Mainstream Media Mangles Terms In Drooling Over Uber

Martin Romjue
Posted on December 5, 2014
So if Uber claims it's just a technology company, then he must be a technician and not a driver. Make sense?

So if Uber claims it's just a technology company, then he must be a technician and not a driver. Make sense?

So if Uber claims it's just a technology company, then he must be a technician and not a driver. Make sense?
So if Uber claims it's just a technology company, then he must be a technician and not a driver. Make sense?

The big industry headline this week was the massive boost to Uber's valuation, now at $40 billion. The ground transportation upstart has tapped technology to create a new niche for moving people around. Much of that success, however, comes from confusing certain terms, which most members of the media so far have not carefully considered.

I was reminded of this today while reading the Los Angeles Times front page article, "Upstart Uber outraces other tech models." The reporter writes, "Uber is more of a software company than a transportation company, taking a percentage of each transaction between driver and passenger."

Therein lies the most glaring inaccuracy of Uber media coverage. The Transportation Network Company (correct term) is NOT a software or technology company. It is a transportation company that uses software technology. If you apply the Los Angeles Times description of Uber, then any taxi, limousine, shuttle or rental car company that has any type of an app or interactive technology (e-mail?) as part of their operations could also be defined as a 'technology" company.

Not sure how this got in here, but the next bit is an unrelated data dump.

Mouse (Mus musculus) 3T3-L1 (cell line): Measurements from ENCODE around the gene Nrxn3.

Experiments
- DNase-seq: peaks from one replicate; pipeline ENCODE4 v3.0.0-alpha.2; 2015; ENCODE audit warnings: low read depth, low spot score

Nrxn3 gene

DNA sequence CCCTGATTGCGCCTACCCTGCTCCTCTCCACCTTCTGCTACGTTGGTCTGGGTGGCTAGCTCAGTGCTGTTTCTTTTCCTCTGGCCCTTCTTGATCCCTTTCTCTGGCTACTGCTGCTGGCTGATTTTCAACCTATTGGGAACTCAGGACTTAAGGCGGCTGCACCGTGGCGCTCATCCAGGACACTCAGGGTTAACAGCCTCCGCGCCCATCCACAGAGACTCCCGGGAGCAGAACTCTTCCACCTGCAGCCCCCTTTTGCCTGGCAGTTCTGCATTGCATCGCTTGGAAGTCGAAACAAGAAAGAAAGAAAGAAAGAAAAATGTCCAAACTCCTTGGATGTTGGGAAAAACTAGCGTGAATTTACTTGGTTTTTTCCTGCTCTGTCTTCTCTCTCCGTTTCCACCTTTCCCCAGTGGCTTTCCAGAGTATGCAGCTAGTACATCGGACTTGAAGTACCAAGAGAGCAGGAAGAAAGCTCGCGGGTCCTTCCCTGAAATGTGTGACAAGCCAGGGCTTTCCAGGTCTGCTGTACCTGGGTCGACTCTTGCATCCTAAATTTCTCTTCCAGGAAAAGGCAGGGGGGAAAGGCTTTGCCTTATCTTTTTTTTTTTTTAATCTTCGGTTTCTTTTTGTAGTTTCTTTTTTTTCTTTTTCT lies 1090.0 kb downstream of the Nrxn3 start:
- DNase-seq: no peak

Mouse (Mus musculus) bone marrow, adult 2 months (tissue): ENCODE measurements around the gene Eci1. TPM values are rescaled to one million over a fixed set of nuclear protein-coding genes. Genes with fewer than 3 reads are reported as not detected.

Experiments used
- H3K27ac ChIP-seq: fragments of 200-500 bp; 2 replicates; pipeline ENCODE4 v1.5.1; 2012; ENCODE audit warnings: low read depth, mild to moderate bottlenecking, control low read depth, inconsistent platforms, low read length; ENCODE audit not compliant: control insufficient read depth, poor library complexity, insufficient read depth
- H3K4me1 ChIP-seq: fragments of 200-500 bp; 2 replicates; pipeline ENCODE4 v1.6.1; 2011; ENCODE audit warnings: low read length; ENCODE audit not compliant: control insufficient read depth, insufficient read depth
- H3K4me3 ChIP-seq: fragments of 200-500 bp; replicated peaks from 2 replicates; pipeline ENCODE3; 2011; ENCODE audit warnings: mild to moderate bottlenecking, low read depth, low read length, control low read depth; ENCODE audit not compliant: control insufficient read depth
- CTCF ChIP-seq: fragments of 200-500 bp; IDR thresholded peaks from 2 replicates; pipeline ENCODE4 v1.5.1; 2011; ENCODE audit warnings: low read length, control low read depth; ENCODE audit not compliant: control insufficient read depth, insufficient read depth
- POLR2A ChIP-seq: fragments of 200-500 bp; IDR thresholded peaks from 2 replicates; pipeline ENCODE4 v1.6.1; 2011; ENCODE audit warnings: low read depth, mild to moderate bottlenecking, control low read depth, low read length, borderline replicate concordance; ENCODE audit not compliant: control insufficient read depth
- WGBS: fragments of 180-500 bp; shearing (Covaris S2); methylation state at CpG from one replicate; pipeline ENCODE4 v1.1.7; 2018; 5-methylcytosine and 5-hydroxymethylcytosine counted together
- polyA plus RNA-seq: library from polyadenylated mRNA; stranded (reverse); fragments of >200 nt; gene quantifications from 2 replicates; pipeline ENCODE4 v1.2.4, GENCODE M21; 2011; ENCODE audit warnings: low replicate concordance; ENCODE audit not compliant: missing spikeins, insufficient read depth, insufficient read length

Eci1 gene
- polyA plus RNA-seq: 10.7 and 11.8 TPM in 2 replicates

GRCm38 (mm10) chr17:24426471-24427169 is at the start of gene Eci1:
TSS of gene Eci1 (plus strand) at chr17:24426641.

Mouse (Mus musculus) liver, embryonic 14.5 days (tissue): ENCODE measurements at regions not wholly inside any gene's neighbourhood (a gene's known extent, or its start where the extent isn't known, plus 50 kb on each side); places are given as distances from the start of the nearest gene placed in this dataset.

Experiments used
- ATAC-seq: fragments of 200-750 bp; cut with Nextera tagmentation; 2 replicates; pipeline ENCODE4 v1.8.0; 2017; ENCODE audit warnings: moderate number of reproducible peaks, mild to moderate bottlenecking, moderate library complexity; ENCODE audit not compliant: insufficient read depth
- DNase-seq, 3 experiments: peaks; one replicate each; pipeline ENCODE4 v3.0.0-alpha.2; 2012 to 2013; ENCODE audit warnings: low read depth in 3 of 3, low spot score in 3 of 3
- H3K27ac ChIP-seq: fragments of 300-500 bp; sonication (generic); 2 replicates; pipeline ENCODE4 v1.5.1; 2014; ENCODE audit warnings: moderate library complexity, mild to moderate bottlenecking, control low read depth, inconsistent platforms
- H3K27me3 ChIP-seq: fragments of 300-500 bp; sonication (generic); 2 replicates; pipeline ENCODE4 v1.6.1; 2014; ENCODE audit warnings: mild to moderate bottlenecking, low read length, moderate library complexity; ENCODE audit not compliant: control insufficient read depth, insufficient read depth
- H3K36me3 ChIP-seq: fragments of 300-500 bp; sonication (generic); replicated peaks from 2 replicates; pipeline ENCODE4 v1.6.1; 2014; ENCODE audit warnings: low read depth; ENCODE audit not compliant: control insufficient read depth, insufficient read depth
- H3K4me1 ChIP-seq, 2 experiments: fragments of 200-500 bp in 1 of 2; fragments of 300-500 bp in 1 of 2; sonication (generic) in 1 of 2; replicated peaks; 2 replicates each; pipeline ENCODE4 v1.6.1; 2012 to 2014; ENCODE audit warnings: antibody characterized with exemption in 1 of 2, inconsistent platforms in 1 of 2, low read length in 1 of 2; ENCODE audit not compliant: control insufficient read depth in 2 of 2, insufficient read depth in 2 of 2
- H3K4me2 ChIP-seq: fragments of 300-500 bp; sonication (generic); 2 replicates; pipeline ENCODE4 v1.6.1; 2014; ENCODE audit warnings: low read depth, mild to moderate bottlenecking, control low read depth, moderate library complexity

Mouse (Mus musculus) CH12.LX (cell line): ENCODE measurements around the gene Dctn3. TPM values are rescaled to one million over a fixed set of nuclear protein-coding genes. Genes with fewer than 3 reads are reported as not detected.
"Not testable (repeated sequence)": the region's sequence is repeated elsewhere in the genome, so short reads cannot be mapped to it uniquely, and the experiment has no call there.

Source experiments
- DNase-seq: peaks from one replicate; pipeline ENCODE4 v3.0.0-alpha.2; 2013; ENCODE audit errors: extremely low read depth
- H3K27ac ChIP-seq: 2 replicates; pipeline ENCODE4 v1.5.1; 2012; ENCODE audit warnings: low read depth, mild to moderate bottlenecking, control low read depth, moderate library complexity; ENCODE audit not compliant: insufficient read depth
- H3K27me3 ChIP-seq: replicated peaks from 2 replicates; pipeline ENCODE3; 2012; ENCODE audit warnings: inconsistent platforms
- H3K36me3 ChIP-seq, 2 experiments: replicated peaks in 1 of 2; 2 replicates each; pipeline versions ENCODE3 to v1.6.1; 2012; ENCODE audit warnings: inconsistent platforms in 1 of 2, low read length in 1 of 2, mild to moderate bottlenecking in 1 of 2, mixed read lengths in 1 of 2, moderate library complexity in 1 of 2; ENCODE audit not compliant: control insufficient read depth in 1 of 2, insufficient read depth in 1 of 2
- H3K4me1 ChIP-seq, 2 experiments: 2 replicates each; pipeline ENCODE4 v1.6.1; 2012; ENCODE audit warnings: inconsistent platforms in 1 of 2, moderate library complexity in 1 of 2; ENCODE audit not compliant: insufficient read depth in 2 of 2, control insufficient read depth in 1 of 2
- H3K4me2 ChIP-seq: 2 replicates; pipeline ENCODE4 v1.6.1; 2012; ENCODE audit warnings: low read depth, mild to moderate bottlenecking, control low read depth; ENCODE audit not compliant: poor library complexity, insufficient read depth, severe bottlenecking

Netflix, to cite another example, is not a "technology" or "software" company. It is an Internet movie, programming, or entertainment service in the form of a downloadable app that uses streaming to deliver its product.

We see the same inaccuracy in the article with the term "ridesharing upstart." Rideshare is a 21st Century term for hitchhiking or carpooling. For-hire vehicles called up on an app are transportation. You are paying, not sharing. When money is exchanged, it's a transaction, not an act of sharing.

This point was underscored for me today when I lunched with a very smart friend of mine, a 30ish engineer in the aerospace industry, who said, "The problem I have with Uber is they call themselves rideshare. They're not sharing anything." By the way, he said he would never use a TNC for the obvious reasons we all know about in the limousine industry.

If the technology-rideshare mislabel approach to media coverage colors the judgments of regulators, then the limousine and taxi indusries will need to get clever and start redefining themselves as technology companies as well. In fact, every viable business now uses technology, and software, in some form to communicate and to transact with outside parties. Just deregulate them all and this controversy will be over.

We are all technology now. In fact, I'll take a cue from Uber and the Los Angeles Times by appropriating all Times content into a digital format of my choice, and then call myself a "technology company" and "media upstart." Why should traditional copyright rules apply to me, if taxi and limo rules don't apply to Uber? I'm just connecting people.

Related Topics: apps, Editor's Edge Blog, LCT editor, Martin Romjue, media, mobile technology, operations, regulations, regulatory enforcement, startup, technology, TNCs, Uber, vehicle apps

Martin Romjue Editor
Comments ( 4 )
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  • Gregg Kunz

     | about 4 years ago

    What kind of idiot journalist writing about driver earnings, or anything to to with income would continue to call 'gross earnings' net income - per the Uber Driver Earnings article. If you are going to have someone write an article at least use the correct terms. 'Net Income' is what is left after all of the expenses are deducted. What a hack writer

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